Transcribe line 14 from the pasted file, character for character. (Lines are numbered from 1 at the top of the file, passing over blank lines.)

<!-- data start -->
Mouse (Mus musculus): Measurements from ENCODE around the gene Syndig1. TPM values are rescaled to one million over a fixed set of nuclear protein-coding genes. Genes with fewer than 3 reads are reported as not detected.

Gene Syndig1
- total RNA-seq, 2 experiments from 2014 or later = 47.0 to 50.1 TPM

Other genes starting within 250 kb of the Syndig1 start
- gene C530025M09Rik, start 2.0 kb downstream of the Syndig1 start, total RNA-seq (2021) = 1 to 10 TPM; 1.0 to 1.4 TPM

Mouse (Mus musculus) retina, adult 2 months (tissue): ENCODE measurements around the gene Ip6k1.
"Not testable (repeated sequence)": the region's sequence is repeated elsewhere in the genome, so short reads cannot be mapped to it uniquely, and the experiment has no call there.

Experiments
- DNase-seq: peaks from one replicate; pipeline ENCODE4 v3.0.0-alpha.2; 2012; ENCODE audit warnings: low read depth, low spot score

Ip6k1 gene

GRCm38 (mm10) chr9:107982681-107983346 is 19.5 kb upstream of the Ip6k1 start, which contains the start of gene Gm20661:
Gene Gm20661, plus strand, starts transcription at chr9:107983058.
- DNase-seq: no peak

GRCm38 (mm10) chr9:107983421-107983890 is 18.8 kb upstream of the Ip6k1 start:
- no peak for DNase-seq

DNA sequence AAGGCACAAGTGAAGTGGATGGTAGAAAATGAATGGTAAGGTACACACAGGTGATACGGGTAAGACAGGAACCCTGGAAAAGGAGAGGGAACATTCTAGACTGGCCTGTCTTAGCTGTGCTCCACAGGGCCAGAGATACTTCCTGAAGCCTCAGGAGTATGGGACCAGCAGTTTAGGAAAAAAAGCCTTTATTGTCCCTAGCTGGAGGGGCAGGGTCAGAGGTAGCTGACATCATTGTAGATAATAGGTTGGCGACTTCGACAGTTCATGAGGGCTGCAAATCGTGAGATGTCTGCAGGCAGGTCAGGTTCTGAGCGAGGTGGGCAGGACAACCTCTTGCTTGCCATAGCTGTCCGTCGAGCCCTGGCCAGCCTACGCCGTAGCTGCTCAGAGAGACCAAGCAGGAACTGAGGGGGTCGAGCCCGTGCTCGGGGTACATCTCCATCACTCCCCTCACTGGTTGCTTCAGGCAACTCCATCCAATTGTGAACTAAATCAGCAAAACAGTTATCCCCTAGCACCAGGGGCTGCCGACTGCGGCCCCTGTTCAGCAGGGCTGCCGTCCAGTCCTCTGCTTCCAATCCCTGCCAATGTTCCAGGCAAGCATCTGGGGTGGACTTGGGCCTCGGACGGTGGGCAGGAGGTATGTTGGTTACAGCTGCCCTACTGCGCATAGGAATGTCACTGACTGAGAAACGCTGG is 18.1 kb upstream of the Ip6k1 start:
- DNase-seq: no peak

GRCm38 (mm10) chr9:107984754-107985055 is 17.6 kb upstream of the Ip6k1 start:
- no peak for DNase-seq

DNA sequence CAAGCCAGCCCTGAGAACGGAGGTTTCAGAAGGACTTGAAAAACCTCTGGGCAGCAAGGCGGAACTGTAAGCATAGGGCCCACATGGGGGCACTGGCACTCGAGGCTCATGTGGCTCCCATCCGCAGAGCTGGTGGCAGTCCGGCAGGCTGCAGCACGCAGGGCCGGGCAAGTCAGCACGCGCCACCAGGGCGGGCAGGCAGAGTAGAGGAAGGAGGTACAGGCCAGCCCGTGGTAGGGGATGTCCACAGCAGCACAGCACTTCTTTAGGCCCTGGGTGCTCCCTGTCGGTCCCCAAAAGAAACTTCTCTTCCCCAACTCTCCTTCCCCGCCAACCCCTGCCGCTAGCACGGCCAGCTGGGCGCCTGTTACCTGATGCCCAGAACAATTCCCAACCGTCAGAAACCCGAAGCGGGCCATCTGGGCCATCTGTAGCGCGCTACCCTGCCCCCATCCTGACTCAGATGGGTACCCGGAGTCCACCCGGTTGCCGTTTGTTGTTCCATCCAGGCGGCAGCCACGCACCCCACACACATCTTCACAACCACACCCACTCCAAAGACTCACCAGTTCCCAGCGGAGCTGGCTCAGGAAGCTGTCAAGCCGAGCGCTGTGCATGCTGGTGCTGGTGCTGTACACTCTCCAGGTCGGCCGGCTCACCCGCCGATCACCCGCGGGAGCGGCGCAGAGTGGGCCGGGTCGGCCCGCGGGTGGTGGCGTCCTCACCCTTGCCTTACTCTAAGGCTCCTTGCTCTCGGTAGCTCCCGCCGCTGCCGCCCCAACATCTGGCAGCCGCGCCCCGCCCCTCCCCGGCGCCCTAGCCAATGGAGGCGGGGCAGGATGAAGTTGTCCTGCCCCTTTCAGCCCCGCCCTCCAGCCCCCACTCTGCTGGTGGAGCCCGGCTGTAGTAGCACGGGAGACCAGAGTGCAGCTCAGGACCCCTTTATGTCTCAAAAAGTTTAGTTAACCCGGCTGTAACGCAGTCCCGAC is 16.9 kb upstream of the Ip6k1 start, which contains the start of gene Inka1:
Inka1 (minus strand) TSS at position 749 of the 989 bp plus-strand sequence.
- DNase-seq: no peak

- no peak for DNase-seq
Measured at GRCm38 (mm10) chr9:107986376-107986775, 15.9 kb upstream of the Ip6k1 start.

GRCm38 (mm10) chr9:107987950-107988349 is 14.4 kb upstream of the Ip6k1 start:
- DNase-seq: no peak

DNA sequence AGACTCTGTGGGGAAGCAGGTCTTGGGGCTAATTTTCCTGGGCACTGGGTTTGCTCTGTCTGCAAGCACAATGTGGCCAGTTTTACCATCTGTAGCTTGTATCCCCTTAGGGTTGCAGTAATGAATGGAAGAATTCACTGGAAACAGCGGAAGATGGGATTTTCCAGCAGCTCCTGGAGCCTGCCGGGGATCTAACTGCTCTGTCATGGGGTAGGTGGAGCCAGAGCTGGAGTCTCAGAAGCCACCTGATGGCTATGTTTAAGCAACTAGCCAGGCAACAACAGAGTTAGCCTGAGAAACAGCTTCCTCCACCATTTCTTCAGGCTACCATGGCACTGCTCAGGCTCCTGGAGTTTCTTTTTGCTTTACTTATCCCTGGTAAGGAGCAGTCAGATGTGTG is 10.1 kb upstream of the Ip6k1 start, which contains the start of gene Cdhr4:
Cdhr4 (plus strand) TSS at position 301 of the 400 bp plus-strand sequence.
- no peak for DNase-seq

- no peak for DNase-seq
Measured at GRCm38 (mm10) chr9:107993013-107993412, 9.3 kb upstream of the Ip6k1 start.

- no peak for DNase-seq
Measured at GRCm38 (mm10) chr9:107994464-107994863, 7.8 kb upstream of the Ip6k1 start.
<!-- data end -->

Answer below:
GRCm38 (mm10) chr9:107983421-107983890 is 18.8 kb upstream of the Ip6k1 start: